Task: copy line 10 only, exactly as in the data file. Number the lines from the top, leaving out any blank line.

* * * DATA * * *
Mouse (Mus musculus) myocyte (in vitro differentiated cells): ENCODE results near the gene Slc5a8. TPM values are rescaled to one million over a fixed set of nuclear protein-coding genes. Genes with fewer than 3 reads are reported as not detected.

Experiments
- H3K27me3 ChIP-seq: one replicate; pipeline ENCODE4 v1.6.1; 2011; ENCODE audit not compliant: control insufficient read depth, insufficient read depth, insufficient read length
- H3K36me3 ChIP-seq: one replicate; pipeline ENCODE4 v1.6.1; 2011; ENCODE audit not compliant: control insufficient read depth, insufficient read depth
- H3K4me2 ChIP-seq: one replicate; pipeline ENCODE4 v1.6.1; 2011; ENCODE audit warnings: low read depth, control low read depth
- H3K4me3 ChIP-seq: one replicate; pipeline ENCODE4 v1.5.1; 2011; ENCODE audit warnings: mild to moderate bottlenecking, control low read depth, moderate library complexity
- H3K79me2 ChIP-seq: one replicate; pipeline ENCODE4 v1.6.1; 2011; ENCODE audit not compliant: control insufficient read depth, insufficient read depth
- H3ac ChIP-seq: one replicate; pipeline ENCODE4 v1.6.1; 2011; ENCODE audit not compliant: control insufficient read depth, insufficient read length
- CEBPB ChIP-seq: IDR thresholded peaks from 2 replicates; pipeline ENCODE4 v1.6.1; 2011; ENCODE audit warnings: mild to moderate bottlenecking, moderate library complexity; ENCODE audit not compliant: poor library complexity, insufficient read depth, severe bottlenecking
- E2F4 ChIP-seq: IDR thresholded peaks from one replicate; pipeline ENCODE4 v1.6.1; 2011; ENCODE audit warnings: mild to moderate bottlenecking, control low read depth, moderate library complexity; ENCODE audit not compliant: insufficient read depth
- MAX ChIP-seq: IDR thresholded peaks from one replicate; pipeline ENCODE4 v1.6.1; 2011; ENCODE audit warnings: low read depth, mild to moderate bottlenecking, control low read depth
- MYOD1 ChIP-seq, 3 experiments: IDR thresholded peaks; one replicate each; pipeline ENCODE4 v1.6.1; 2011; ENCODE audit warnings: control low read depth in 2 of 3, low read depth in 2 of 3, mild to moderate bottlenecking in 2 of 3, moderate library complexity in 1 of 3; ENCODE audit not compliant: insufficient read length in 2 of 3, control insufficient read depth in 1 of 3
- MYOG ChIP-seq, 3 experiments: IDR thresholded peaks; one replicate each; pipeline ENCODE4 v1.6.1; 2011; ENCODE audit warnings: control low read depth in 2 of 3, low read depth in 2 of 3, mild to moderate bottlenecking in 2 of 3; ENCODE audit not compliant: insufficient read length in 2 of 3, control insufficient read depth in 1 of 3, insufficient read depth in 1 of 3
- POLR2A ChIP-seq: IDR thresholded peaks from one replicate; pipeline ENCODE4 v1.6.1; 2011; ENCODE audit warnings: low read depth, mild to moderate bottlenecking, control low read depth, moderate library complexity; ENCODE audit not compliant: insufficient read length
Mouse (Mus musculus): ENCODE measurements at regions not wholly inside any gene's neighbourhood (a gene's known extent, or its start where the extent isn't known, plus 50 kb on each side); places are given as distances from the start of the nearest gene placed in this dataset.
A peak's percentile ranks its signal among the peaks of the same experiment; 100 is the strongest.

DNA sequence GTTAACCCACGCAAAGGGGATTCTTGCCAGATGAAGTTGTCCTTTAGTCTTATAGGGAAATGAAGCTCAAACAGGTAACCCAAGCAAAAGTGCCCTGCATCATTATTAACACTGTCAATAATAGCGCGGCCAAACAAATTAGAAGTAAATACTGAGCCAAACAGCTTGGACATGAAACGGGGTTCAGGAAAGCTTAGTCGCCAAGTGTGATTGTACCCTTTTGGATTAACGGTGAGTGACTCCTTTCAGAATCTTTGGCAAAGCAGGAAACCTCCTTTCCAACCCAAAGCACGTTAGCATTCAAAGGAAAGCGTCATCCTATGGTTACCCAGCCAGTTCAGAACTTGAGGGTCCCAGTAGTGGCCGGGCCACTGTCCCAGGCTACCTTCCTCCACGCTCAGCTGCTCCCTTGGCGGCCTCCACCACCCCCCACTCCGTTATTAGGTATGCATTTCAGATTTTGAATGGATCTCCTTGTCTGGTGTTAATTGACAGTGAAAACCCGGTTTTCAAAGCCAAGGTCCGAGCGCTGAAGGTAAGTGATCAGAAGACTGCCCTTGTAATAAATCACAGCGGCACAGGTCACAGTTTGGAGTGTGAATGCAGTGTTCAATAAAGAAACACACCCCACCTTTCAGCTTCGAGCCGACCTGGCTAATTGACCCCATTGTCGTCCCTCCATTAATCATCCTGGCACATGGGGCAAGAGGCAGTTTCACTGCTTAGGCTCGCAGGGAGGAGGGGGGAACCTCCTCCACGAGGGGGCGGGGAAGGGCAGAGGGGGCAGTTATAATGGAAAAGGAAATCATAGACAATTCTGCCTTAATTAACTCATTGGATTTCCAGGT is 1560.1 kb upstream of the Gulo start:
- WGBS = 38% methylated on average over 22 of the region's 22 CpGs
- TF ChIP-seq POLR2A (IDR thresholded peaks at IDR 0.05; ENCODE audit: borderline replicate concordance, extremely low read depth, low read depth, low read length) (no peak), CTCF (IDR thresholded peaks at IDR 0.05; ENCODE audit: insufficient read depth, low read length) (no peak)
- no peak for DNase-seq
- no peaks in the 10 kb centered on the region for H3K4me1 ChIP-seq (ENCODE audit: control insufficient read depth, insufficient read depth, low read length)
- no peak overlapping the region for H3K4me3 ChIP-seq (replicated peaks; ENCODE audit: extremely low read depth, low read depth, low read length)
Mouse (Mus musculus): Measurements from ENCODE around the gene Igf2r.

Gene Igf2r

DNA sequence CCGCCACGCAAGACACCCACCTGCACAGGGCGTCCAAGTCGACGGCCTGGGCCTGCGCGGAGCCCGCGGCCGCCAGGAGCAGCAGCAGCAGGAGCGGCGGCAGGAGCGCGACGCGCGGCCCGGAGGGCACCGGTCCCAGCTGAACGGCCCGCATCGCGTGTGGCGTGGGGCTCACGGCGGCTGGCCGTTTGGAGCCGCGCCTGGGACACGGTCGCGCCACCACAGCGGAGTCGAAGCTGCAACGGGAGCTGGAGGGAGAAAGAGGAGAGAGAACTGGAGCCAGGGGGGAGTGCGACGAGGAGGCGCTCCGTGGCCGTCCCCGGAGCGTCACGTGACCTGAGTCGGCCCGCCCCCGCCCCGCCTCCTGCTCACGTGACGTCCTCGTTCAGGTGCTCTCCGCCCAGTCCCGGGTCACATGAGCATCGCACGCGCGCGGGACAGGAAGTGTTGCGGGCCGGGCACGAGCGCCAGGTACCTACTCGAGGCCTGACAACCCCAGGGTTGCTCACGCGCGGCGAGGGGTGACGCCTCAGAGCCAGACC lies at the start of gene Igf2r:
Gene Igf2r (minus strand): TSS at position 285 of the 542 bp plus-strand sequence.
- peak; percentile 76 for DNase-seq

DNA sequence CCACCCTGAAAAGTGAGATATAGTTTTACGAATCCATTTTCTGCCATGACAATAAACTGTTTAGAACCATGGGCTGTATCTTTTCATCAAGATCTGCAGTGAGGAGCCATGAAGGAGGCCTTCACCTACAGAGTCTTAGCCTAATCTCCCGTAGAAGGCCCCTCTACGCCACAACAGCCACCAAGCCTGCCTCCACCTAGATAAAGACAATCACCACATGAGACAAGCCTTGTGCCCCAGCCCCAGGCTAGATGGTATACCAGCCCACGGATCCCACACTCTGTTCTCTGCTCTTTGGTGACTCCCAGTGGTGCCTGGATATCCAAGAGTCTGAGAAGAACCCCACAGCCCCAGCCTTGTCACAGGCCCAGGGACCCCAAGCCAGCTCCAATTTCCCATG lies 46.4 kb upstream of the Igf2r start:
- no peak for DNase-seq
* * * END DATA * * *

- E2F4 ChIP-seq: IDR thresholded peaks from one replicate; pipeline ENCODE4 v1.6.1; 2011; ENCODE audit warnings: mild to moderate bottlenecking, control low read depth, moderate library complexity; ENCODE audit not compliant: insufficient read depth